Sunday, March 21, 2010

Exploring Nizamuddin - Thanks to Intach

Well, this one is people who combine being history buffs and have no problems getting up really early on Sunday morning. Well I am neither and getting up at 6.30 am after sleeping at 12 am after driving to Agra and back on the same day was a teenie-weenie bit of a strain. But Dad was in town so off I had to go.

My sister is a whiz on finding out stuff to do via the Internet and she sent me a link for an article detailing INTACH and the walks the Delhi Chapter holds every Sunday morning. First a little bit about INTACH, in their own words - "The Indian National Trust For Art and Cultural Heritage (INTACH) is a nationwide, non-profit membership organization. INTACH was set up in 1984 to protect and conserve India’s vast natural and cultural heritage. INTACH has made significant contribution over the years in conservation and protection of our natural and cultural heritage."

I went on the Intach Delhi Chapter site and was happy to see that there was a walk on Sunday the 8th of March. The fee seemed nominal too - Rs 50/- but like I said earlier, timing was the issue. There was link on the page for registering and I left my phone number as they had written about a callback. Suddenly, on Friday evening 4.49 pm, I realised that they hadn't called me and in all probability the office would shut at 5.00 pm. I frantically placed a call and got through to someone who gave me the name and number of the co-ordinater. She confirmed that the walk was very much on and to meet outside the Nizamuddin police station at 8.00 am sharp.

Dad and me reached before time and parked the car in the lane next door. We even found a newspaper vendor on the opposite side who sold Malayalam Manorama (that's me, a mine of info). We met our guide Sapna outside the police station and chatted for a few minutes while a couple and a group of three joined us. Sapna informed us that the purpose of these walks was not to visit well documented sites such as Humayuns Tomb, Red Fort etc but to show people who had a greater interest in history lesser known monuments. She was a volunteer and belonged to a group of people who were passionate about these monuments and their preservation. She informed us that we were going to walk into the Nizamuddin Basti and see the shrines of Nizamuddin and Amir Khusrow. She gave us a brief introduction on Nizamuddin and then the area that we were going to see. The basti is a bit rundown and there were lots of Muslim men who had gathered at the various shops or drinking tea. We entered the shrine through some winding alleys lined with lots of shops selling religious books, CDs and roses to put on the grave. As we entered the shrine, we were asked to remove our shoes. We first saw the shrine of Amir Khusrow and then on to the shrine of Nizamuddin. The good part of all this was that Sapna really knew her stuff. The fear I have of taking guides at historical places is a) do they really know their stuff b) they seem to be in a bit of a hurry and wont let you wander off but with Sapna there was no such problem. She calmly took us through the many people thronging around and answered all questions with facts or possible explanations. There were a few other graves next to these shrines of prominent people such as Jahanara Begum as this was considered holy ground to buried in.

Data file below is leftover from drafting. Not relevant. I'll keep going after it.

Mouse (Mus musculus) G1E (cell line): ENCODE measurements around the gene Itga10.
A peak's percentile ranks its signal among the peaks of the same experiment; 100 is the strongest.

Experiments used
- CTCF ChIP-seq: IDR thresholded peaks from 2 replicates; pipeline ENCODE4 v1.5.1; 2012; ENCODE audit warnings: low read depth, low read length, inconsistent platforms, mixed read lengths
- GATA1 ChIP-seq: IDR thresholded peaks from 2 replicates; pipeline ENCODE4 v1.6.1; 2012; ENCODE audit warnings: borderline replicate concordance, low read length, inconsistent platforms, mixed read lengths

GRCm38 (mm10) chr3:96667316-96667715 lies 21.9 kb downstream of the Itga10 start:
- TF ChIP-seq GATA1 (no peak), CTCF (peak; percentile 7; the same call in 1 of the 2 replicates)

After this we moved on to Nizamuddins Baoli or water tank, which the saint is said to have blessed. We also saw the tomb of Akbars wet nurse, Ji Ji Anga and her family. It was in such a dilapidated condition with walls all peeling off and kids playing cricket outside. On our way out, Sapna also led us to the tomb of Mirza Ghalib which is not normally open to public viewing but she resourcefully managed to get an entry. All this took us nearly two hours. I had enough by the end of it as my feet were feeling very dirty and we were standing for all this time but Dad was very satisfied. He had answers to a few questions that were puzzling him and he was impressed with Sapnas knowledge. So if you are interested in history and would love to walk around these grand old buildings steeped in lore, do head out. You'll have a good time, I promise.

p.s. - Check this link for more information

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